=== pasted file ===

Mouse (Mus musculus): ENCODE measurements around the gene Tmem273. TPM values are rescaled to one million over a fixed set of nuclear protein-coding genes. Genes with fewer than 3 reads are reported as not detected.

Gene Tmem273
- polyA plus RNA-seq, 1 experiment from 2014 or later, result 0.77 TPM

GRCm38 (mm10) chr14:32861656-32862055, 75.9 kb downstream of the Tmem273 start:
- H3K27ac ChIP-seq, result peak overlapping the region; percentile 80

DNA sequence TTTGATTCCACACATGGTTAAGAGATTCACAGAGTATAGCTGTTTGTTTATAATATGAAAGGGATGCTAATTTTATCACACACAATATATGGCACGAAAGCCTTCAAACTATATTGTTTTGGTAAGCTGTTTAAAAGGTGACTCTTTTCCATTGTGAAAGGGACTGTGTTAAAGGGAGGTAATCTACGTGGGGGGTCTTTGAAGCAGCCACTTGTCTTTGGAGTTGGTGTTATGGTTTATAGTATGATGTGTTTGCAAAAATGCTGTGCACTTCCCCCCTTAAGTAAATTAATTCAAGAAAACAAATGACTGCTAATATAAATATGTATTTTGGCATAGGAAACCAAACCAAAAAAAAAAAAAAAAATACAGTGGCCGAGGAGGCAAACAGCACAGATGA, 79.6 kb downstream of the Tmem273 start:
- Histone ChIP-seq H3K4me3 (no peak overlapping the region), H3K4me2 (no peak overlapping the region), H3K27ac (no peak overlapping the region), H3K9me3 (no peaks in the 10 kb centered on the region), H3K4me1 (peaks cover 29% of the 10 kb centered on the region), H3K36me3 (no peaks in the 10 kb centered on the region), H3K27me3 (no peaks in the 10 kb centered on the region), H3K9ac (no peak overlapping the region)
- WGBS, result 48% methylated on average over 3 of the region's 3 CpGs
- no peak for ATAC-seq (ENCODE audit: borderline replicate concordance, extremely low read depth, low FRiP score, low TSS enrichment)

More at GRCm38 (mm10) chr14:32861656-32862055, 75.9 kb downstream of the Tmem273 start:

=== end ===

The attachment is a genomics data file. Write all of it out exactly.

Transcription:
Mouse (Mus musculus): ENCODE measurements around the gene Tmem273. TPM values are rescaled to one million over a fixed set of nuclear protein-coding genes. Genes with fewer than 3 reads are reported as not detected.

Gene Tmem273
- polyA plus RNA-seq, 1 experiment from 2014 or later, result 0.77 TPM

GRCm38 (mm10) chr14:32861656-32862055, 75.9 kb downstream of the Tmem273 start:
- H3K27ac ChIP-seq, result peak overlapping the region; percentile 80

DNA sequence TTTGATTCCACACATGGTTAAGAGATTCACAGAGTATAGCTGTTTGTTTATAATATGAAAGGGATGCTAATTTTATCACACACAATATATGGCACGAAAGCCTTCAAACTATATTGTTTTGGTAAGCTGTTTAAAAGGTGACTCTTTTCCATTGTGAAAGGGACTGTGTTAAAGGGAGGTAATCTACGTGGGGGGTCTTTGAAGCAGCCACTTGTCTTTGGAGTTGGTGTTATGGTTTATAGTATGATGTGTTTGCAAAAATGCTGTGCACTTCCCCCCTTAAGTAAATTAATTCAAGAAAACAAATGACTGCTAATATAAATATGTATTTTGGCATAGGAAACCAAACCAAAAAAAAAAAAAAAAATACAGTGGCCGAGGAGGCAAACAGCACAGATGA, 79.6 kb downstream of the Tmem273 start:
- Histone ChIP-seq H3K4me3 (no peak overlapping the region), H3K4me2 (no peak overlapping the region), H3K27ac (no peak overlapping the region), H3K9me3 (no peaks in the 10 kb centered on the region), H3K4me1 (peaks cover 29% of the 10 kb centered on the region), H3K36me3 (no peaks in the 10 kb centered on the region), H3K27me3 (no peaks in the 10 kb centered on the region), H3K9ac (no peak overlapping the region)
- WGBS, result 48% methylated on average over 3 of the region's 3 CpGs
- no peak for ATAC-seq (ENCODE audit: borderline replicate concordance, extremely low read depth, low FRiP score, low TSS enrichment)

More at GRCm38 (mm10) chr14:32861656-32862055, 75.9 kb downstream of the Tmem273 start: